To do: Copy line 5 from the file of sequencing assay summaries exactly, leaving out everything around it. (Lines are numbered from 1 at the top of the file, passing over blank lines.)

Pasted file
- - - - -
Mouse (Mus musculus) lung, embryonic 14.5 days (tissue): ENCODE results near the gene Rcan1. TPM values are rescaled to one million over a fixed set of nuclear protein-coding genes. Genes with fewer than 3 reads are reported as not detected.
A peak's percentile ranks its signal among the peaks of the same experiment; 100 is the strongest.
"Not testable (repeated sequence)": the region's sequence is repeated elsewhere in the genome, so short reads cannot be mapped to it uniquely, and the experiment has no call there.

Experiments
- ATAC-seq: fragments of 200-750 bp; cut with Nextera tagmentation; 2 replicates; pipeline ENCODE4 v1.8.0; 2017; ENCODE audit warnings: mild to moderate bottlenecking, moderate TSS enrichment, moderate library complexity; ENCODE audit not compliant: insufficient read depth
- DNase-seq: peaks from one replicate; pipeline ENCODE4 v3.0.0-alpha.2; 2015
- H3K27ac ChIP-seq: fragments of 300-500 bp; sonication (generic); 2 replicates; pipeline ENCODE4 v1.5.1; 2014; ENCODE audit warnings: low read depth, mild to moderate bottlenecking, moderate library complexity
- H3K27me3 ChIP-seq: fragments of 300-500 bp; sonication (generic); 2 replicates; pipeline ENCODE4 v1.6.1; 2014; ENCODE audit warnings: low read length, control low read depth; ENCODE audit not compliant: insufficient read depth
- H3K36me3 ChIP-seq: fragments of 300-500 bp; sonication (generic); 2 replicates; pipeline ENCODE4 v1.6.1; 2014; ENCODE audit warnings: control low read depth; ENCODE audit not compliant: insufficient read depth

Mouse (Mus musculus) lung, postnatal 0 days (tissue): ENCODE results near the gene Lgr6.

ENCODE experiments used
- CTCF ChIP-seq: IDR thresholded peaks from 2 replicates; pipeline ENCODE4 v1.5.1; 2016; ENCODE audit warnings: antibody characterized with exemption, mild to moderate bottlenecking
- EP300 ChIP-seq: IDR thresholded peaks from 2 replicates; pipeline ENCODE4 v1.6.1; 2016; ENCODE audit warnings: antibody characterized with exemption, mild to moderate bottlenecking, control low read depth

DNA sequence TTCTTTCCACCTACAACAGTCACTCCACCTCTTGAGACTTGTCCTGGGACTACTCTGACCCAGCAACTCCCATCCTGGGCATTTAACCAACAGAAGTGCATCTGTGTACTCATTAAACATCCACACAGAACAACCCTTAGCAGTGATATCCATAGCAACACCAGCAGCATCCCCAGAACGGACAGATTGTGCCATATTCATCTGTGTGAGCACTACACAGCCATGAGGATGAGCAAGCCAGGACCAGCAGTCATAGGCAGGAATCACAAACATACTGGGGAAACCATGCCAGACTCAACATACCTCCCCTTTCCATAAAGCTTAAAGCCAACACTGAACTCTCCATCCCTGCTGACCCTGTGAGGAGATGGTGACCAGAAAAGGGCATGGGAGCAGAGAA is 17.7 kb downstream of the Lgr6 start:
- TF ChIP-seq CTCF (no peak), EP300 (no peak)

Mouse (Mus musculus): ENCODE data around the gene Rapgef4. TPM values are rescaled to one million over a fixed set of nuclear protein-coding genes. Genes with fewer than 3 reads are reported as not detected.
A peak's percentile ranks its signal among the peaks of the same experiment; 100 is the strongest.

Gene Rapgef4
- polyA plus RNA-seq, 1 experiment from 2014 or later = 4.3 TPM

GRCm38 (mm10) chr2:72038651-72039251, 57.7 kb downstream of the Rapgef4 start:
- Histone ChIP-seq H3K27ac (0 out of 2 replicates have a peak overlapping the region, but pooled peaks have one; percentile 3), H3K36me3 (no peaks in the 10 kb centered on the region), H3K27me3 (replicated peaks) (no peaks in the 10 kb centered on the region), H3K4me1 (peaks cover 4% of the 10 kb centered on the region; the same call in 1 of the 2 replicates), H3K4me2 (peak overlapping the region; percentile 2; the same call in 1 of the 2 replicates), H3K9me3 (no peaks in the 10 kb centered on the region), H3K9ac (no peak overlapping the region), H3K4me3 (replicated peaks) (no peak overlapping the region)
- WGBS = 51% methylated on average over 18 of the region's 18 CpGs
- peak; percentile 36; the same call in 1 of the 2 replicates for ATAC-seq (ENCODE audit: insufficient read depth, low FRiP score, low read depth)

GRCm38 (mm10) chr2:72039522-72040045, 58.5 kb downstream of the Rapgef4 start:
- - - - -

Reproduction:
- ATAC-seq: fragments of 200-750 bp; cut with Nextera tagmentation; 2 replicates; pipeline ENCODE4 v1.8.0; 2017; ENCODE audit warnings: mild to moderate bottlenecking, moderate TSS enrichment, moderate library complexity; ENCODE audit not compliant: insufficient read depth